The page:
Saturday, February 16, 2013

Meditation Breakthrough

Earlier today I was about to go into a negotiation, and I was anxious and excited about it. My adrenalin was pumping and my mind constantly running different versions of the approaching scenario. I decided to meditate for a few minutes to settle myself. As I began scanning my body, surveying inch by inch and registering the sensations, I recognized that I was anticipating the calm I was after as much as I was experiencing the agitation of the moment. I was getting ahead of myself, like when I’m late getting somewhere and find myself leaning forward as I walk, trying to hurry along my progress.

One thing meditation had taught me already is that I can’t give my full attention to two things at once. Full attention may even be an impossibility. Certainly, focus to the depth that my Vipassana meditation training has brought me goes far beyond what’s expected in other areas of my life. In fact, most of modern life actually encourages partial attention, and with the advent of the cult of multi-tasking, the more partial the better.

But attention isn’t only quantitative, and the more focused it is, the more it shifts in quality and effect. So realizing that I was splitting my attention while I meditated, trying to feel myself into a desired future state at the same time that I was ostensibly experiencing the current state, was a significant realization. All the more so because anticipation goes against the very heart of my meditation training, which is all about being present.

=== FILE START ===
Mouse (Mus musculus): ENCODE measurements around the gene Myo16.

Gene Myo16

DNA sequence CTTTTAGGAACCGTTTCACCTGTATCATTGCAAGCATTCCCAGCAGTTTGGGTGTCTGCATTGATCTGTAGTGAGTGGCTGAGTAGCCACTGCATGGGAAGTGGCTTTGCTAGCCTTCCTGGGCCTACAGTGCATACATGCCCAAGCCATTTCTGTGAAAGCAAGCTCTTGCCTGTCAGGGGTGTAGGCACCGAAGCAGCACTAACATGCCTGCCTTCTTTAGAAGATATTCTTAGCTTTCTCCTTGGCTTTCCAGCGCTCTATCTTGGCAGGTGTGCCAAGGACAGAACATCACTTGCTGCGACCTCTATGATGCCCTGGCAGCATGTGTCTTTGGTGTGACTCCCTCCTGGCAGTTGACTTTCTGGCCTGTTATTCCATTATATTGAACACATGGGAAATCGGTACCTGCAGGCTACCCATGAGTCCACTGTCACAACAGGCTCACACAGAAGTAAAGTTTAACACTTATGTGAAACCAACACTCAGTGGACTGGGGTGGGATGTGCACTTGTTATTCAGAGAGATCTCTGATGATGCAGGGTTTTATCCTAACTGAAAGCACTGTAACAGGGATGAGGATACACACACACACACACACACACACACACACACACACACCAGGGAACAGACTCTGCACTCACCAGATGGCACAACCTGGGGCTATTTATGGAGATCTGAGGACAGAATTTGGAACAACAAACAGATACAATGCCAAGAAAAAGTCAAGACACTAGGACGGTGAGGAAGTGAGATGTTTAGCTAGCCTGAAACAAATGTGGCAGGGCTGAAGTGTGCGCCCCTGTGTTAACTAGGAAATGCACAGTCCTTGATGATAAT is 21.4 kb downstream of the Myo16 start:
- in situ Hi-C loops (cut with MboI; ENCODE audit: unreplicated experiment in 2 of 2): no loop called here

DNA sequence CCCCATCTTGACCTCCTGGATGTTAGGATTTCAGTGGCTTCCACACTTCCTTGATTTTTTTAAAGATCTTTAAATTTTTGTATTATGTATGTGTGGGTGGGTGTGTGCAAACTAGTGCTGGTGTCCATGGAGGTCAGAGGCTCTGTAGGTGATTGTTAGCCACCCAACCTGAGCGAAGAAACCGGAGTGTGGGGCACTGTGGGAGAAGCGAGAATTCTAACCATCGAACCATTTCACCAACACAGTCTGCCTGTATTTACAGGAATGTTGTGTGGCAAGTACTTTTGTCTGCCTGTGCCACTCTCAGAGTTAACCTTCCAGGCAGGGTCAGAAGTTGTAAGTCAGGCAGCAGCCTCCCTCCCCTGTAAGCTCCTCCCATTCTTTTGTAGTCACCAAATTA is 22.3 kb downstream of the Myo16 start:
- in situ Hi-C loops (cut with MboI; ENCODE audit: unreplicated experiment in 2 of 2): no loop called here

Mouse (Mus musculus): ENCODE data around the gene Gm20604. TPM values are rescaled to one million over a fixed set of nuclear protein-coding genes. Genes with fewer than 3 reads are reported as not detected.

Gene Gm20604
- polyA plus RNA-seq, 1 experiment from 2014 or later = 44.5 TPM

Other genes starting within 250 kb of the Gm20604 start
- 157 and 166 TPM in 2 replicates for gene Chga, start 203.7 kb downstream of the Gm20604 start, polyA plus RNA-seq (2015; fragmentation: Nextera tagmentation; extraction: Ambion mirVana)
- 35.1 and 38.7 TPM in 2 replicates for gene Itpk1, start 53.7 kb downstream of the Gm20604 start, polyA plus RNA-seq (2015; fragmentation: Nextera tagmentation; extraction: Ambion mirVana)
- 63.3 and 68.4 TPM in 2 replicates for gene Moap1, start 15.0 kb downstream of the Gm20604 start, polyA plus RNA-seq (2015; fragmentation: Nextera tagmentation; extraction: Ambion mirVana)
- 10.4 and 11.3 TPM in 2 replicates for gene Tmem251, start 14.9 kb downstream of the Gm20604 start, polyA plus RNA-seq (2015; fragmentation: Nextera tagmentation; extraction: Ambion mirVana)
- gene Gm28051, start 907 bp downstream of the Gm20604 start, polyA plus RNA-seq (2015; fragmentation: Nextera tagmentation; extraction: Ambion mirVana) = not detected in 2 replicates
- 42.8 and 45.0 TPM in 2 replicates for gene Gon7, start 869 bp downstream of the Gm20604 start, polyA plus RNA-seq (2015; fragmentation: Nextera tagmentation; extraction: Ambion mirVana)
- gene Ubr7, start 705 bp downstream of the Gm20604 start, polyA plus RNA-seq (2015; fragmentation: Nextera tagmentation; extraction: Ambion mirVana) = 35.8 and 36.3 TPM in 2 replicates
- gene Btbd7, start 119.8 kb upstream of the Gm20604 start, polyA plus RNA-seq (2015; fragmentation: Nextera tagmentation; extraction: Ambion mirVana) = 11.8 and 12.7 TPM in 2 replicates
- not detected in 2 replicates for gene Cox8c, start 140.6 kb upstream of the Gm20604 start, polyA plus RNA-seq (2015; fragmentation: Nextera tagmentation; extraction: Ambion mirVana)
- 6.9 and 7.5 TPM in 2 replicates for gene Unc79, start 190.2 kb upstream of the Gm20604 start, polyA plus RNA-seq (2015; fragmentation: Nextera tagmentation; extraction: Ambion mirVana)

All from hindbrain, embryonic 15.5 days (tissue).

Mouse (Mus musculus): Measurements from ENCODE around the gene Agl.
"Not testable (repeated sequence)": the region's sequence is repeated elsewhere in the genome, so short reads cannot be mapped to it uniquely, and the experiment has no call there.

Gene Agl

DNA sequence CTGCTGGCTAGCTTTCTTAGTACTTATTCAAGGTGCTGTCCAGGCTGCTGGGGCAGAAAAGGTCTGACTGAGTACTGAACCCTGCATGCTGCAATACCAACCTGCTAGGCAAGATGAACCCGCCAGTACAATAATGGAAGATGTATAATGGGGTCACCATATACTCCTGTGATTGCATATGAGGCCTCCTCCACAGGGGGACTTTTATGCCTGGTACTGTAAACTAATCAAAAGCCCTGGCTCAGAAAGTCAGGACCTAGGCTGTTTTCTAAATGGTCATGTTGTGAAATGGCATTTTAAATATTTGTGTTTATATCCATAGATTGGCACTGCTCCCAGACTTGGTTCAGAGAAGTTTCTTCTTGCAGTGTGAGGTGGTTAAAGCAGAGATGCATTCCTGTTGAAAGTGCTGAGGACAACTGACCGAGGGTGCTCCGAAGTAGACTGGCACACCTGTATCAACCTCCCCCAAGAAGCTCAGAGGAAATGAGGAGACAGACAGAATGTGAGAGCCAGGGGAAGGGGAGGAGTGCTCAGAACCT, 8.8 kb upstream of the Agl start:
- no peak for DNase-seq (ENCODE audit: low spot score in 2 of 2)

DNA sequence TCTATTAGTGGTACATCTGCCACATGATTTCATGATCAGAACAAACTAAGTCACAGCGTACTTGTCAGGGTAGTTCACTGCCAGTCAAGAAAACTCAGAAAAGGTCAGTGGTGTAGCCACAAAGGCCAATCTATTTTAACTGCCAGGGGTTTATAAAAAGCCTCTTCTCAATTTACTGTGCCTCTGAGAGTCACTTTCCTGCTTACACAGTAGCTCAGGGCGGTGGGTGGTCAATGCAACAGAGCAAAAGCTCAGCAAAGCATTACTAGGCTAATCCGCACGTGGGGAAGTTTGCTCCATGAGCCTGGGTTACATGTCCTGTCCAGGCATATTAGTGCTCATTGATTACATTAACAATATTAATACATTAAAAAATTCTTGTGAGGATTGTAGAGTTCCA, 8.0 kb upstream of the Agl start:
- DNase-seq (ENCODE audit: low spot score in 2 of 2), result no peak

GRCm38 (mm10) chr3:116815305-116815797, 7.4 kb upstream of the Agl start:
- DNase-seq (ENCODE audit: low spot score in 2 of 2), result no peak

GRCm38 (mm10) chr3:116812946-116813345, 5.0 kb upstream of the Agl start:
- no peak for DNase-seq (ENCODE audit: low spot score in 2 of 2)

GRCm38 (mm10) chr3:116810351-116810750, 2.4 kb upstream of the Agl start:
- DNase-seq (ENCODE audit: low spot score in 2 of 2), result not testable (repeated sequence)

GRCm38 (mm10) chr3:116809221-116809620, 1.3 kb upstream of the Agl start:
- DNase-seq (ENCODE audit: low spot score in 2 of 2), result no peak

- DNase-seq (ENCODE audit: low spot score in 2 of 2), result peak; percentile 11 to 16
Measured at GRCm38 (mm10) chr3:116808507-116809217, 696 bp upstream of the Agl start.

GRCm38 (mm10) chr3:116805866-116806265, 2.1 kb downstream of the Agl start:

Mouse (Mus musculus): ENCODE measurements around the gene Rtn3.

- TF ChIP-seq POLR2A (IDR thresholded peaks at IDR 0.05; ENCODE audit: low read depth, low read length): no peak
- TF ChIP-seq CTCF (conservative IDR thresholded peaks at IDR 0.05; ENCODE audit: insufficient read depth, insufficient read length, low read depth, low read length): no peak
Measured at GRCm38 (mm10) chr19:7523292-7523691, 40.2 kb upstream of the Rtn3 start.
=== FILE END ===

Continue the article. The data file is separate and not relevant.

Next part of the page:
“Don’t try to change your breathing,” Goenkaji had said in that first lecture I attended. “Observe the breath . Is it fast or slow, deep or shallow? Just observe it. But don’t try to change it. It will change on it’s own.”

And so I stopped reaching for calm, and instead sat and allowed myself to feel the surging energy and that tingling in my core that signaled my arousal. And yes... it did change.


  1. Have you tried alternate nostril breathing? Works for me!

    Your old friend from Langdell,

    1. I've had a small taste of it in yoga class, Ray. But for once, I'm going to aim deeper instead of wider, and stick with the Vipassana method.
      Thanks, friend!

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